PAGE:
• Patient ventilator synchrony as measured by number of ineffective efforts [ Time Frame: 6 and 12 weeks ]

Estimated Enrollment: 20
Study Start Date: August 2009
Estimated Primary Completion Date: April 2010 (Final data collection date for primary outcome measure)
Arms Assigned Interventions
Active Comparator: Pressure support ventilation
Pressure support ventilation
Other: Pressure support ventilation
Pressure support ventilation
Active Comparator: Pressure control ventilation
Pressure control ventilation
Other: Pressure control ventilation
Pressure control ventilation


Ages Eligible for Study:   18 Years and older   (Adult, Senior)
Sexes Eligible for Study:   All
Accepts Healthy Volunteers:   No

Inclusion Criteria:

  • Patients with chest wall deformity, neuromuscular disease or obesity hypoventilation syndrome with an FEV1/FVC ratio of >70% and VC <50% predicted or patients with COPD with a FEV1/FVC ratio of <70% an FEV1 <50% predicted
  • Stable

    • pH >7.35
    • ESS <18
    • Symptomatically stable with clinical resolution of intercurrent infection: normal C reactive protein, white cell count and afebrile
  • Daytime symptoms compatible with nocturnal hypoventilation i.e. poor sleep, morning headache, daytime somnolence, shortness of breath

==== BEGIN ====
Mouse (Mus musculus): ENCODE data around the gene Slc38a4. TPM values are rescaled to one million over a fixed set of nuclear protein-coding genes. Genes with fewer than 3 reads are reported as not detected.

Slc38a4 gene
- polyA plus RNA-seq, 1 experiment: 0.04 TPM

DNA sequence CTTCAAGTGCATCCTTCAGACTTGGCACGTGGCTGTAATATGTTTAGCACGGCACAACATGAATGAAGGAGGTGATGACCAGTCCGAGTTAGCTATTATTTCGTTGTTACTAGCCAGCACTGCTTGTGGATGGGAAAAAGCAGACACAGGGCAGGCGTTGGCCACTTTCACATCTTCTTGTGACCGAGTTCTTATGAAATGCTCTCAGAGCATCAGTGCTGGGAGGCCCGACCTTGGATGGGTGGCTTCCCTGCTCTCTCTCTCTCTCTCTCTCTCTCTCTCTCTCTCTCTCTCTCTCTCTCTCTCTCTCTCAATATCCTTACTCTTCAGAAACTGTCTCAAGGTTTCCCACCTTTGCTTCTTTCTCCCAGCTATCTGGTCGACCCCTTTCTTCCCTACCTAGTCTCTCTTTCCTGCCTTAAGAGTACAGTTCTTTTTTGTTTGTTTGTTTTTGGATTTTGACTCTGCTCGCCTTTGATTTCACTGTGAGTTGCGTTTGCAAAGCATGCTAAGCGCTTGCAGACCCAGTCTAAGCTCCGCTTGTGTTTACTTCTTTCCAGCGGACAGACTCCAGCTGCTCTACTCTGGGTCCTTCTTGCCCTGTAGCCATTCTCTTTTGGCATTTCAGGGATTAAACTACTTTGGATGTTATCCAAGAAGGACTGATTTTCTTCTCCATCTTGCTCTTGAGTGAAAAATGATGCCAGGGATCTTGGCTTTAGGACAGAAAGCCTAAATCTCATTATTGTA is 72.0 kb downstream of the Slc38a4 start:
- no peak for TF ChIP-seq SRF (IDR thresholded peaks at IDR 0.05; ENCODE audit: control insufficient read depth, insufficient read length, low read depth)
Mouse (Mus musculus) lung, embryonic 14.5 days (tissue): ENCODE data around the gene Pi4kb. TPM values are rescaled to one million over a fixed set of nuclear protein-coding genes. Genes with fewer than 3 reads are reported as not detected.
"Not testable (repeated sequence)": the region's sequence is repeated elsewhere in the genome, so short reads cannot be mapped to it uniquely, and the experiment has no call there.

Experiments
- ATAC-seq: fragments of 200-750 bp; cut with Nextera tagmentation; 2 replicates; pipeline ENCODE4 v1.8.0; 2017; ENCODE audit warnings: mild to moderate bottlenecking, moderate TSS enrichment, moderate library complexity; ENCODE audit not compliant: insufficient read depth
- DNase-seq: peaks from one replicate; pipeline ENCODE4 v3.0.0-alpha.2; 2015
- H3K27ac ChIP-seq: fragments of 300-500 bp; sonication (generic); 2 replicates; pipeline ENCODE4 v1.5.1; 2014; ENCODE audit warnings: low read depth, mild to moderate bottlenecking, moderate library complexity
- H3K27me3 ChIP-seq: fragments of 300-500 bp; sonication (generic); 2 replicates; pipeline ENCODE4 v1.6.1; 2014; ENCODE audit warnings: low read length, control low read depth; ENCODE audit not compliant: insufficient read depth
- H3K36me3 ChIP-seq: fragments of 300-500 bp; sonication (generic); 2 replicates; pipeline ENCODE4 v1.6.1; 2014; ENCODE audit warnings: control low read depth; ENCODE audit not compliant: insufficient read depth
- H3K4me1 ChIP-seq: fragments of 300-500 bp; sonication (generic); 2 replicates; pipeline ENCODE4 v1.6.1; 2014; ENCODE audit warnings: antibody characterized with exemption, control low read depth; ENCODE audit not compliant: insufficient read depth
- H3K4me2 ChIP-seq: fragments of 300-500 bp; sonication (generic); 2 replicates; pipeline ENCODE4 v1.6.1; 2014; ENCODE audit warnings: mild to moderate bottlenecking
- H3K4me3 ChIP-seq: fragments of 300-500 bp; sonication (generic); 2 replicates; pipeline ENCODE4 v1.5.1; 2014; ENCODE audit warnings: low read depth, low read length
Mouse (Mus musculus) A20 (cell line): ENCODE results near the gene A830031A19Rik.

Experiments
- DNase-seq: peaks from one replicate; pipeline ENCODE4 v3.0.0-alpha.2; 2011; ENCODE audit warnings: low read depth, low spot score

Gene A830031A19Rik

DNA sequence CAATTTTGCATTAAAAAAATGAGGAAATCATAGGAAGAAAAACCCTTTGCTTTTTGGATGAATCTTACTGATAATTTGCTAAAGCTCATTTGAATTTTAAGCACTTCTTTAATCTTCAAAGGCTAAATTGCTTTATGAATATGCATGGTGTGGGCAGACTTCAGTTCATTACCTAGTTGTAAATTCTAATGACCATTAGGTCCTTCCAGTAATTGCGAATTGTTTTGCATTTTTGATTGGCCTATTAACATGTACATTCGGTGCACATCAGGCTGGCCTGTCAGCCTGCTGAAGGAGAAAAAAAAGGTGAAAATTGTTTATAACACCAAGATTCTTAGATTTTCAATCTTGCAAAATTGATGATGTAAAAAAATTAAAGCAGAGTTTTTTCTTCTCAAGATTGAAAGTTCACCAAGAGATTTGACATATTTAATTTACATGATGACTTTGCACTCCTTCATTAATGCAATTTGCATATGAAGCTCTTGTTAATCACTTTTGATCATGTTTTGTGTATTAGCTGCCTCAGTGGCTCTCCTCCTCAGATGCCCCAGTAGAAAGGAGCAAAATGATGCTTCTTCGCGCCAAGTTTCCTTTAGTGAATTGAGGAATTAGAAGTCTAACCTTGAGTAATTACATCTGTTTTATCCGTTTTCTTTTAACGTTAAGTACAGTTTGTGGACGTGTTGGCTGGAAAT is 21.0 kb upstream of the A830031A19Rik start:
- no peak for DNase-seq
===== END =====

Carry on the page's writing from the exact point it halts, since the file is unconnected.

• Arterial carbon dioxide partial pressure (PaCO2) > 6.0kPa during day with evidence of nocturnal hypoventilation (TcCO2 >7.5KPa or a rise in TcCO2 of >1 KPa)
  • No prior domiciliary ventilation use
  • Patients with COPD must be established on optimal medical treatment prior to enrolment

Exclusion Criteria:

  • Psychological, social or geographical situation that would impair compliance with the schedule
  • Patients who have underlying malignancy or severe cardiac dysfunction (ejection fraction <40%)
  • Complex OSA
  Contacts and Locations
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Please refer to this study by its identifier: NCT00994552

Contact: Katherine Brignall, MB ChB 0044 20 7188 7188 ext 88070
Contact: Patrick Murphy, MB BS 0044 20 71887188 ext 88070

United Kingdom
Guy's and St Thomas' NHS Foundation Trust Recruiting
London, United Kingdom, SE1 7EH
Contact: Karen Ignathian    00 44 207188 7188 ext 85731      
Principal Investigator: Kate Brignall, MB BS         
Sponsors and Collaborators
Guy's and St Thomas' NHS Foundation Trust
Study Chair: A Davidson, MA, MD Guys's and St Thomas' NHS foundation trust
Principal Investigator: N Hart, MB BS, PhD Guy's and St Thomas' Foundation Trust
Principal Investigator: K Brignall, MB ChB Guy's and St Thomas' NHS Foundation Trust
  More Information

Publications automatically indexed to this study by Identifier (NCT Number):
Responsible Party: Karen Ignathian, Guy's and St Thomas' NHS Foundation Trust Identifier: NCT00994552     History of Changes
Other Study ID Numbers: 09/H0802/3
Study First Received: October 13, 2009
Last Updated: October 13, 2009

Additional relevant MeSH terms:
Respiratory Insufficiency
Neuromuscular Diseases
Respiration Disorders
Respiratory Tract Diseases
Nervous System Diseases
Signs and Symptoms, Respiratory
Signs and Symptoms processed this record on September 19, 2017